Nutrition for Marathon Running

For most, completing a marathon, at 42km’s in length, will be a considerable challenge in terms of effort, commitment to training and preparation.

Increasing your carbohydrates as a percentage of your daily nutritional intake is recommended for running events lasting longer than three hours and should be carried out for the three days leading up to the event. The goal is to top off your carbohydrate stores for race day, meaning that muscle and liver glycogen levels are as close to full capacity as possible. Taking additional protein supplementation during the week leading up to the marathon will ensure that your muscles are in as the best possible, as protein will help your muscles to repair. A quality protein supplement should also contain zinc and magnesium will lead to better sleep quality, something that is vital to performance during an endurance event such as a marathon.

Science in Sport have produced SIS Go + Nitrate – the world’s first sports gels containing naturally occurring nitrates. These are designed to be taken in the lead up to a race or event and increase the concentration of nitric oxide in the body, helping to deliver oxygen and nutrients more efficiently. Guidelines suggest taking SiS GO + Nitrate gels from six days before your race, with the last gel up to one hour before the start to enhance your body’s natural nitric oxide production.

Starting your run fully hydrated is also key to performance. Making sure that you drink lots of fluid in the days leading up to the event and sipping on Electrolyte drinks before the start will mean that you will start in the best hydration state possible.

You should plan to eat your last large meal around twelve hours before the start of the run, as this will allow your body enough time to fully digest the food. You should try to stick to a simple balanced, high carbohydrate content meal such as plain pasta or rice with lean protein.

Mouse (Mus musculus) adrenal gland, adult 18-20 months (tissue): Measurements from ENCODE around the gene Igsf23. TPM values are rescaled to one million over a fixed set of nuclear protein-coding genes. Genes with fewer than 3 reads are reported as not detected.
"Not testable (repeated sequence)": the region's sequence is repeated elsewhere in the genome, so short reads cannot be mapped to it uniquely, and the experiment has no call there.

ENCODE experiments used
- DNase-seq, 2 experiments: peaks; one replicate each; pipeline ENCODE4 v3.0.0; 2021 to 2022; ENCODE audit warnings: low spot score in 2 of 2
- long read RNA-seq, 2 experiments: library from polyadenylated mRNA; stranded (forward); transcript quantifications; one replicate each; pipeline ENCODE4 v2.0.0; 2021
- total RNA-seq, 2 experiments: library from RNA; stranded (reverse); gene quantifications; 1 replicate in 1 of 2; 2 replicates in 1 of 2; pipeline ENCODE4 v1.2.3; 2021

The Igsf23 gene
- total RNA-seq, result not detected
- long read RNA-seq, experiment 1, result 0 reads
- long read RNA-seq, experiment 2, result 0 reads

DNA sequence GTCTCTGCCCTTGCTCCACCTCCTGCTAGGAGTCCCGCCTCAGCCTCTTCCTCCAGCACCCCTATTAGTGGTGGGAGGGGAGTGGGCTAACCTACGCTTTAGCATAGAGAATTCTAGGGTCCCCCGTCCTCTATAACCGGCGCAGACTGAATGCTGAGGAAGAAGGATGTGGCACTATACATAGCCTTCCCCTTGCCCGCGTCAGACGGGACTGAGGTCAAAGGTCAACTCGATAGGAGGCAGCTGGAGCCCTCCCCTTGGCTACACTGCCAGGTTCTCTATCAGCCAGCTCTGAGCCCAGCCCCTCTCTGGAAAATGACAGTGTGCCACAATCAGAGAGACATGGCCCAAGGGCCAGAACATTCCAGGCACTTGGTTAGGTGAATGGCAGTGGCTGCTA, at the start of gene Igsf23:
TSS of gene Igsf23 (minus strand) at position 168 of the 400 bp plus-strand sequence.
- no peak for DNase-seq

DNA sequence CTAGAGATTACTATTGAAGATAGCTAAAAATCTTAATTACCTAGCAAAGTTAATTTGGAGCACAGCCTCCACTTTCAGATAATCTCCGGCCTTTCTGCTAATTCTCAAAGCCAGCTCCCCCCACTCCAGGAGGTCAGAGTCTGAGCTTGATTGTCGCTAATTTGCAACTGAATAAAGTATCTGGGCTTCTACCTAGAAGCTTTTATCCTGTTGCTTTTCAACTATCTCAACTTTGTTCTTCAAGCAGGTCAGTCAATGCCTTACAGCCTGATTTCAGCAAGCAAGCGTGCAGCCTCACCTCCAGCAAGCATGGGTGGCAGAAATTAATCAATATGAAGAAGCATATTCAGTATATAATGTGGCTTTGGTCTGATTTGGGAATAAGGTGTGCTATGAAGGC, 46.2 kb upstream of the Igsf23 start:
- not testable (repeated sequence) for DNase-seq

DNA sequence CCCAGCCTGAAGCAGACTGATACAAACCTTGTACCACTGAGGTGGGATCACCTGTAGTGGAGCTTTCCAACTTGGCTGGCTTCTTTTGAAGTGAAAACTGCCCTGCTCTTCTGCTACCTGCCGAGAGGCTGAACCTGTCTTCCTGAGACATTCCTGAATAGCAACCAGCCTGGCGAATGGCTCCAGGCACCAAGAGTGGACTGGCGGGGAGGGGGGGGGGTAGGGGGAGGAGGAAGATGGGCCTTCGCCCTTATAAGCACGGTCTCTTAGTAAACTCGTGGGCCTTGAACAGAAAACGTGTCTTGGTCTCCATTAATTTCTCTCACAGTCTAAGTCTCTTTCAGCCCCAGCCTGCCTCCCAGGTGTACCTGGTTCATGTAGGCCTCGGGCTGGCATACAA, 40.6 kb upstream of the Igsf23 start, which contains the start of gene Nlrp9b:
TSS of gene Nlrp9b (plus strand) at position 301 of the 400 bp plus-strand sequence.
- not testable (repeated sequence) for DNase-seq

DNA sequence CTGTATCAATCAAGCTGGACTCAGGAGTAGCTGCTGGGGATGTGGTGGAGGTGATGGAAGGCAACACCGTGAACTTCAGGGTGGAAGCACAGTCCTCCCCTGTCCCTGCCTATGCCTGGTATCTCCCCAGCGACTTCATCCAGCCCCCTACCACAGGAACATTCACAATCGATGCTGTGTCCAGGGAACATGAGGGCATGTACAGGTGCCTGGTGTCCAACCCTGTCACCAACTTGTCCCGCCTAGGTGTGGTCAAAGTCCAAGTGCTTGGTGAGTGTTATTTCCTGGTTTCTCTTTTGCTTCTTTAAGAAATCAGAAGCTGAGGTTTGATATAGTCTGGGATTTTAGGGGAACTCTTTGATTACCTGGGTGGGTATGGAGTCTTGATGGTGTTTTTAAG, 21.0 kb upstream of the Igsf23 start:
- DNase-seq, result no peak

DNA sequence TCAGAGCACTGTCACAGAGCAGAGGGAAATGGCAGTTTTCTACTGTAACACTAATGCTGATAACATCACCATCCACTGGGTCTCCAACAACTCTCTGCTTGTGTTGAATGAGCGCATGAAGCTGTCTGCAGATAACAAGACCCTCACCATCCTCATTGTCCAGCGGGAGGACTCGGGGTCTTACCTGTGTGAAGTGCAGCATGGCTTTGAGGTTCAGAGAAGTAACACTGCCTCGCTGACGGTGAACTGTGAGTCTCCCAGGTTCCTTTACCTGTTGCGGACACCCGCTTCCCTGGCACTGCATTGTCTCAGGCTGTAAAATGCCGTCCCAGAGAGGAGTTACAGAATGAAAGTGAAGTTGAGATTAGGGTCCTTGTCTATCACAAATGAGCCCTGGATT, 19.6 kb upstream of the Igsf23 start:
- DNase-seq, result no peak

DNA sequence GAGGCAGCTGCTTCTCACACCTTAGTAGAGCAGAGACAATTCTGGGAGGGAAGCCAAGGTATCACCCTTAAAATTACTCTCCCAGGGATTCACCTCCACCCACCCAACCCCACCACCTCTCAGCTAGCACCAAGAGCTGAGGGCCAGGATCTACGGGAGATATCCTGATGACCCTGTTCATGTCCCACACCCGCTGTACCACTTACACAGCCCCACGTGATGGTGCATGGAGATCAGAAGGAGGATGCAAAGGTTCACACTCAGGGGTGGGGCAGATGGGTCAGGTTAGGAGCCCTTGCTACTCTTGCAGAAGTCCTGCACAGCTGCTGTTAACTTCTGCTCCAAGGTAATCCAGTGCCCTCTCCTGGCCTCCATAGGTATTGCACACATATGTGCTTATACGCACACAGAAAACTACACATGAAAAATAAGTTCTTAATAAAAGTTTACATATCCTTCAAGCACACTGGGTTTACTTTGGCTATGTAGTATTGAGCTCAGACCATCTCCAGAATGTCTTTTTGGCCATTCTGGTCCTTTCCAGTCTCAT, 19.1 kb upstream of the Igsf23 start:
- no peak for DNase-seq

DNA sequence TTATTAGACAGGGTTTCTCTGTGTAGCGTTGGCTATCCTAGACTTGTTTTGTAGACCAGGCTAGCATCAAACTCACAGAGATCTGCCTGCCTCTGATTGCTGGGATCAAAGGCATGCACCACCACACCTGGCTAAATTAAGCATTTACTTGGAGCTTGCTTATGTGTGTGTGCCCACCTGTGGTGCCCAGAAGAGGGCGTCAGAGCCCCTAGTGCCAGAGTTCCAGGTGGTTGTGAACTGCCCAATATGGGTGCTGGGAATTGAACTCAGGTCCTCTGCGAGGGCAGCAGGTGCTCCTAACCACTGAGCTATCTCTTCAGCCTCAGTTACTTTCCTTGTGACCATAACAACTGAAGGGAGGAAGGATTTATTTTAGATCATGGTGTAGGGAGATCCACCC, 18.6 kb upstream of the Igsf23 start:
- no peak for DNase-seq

Breakfast on the morning of the event should be eaten two to three hours before the start. Again this ensures the body has enough time to empty the stomach and process the food for use. Eating upwards of 100g of carbohydrates in the morning can be difficult due to the amount of pasta, oats or rice you need to consume. Often people prefer to eat a more normal portion and then take the extra carbohydrate in the form of a drink or energy gel.

Often you can wait on the start line during a big event for quite a long period of time. A significant amount of energy can be wasted during this time from just standing around getting nervous, so it can be a good idea to take a small Energy bar or a gel with you.

During the run we recommend taking between 60-80g of carbohydrate per hour. However, carrying a bottle can be quite cumbersome, and for that reason gels are a great product to run with. Four or more gels will keep your energy levels topped up and you should plan to take one every 30 minutes. You could take a Caffeine gel towards the end of the race, giving you an extra mental and physical boost.

As with any endurance event you should practice your fuelling strategy during training to find out what does and doesn’t work for you, as different people can tolerate different amounts of products and foods. Normally during marathon training you will run up to 30km. This distance will give you a reasonably good idea as to what the nutritional demands of the full marathon will be. This “long” training run will also give you an opportunity to figure out the logistics of carrying gels and bars.

A well thought out and practiced fuelling strategy can make all the difference come race day. The professionals have very specific plans at feed stations during a marathon. For example, in the 2009 Tokyo Marathon, at the 35km feed station, Salim Kapsang dropped his bottle and turned back from the lead group to pick it up. After having his caffeine gel he went on to win the race.

Most importantly don’t forget to recover after training and racing. The first 30 minutes after the event are the most important for recovery. Just one 50g serving of a quality protein drink will give your body 13g of protein and 30g of easily absorbed carbohydrates to help your muscles recover and give your body some fuel for the impending post marathon socialising. Not only that, but it contains a balanced blend of electrolytes, vitamins, minerals and glutamine to rehydrate you after the run and boost your immune system.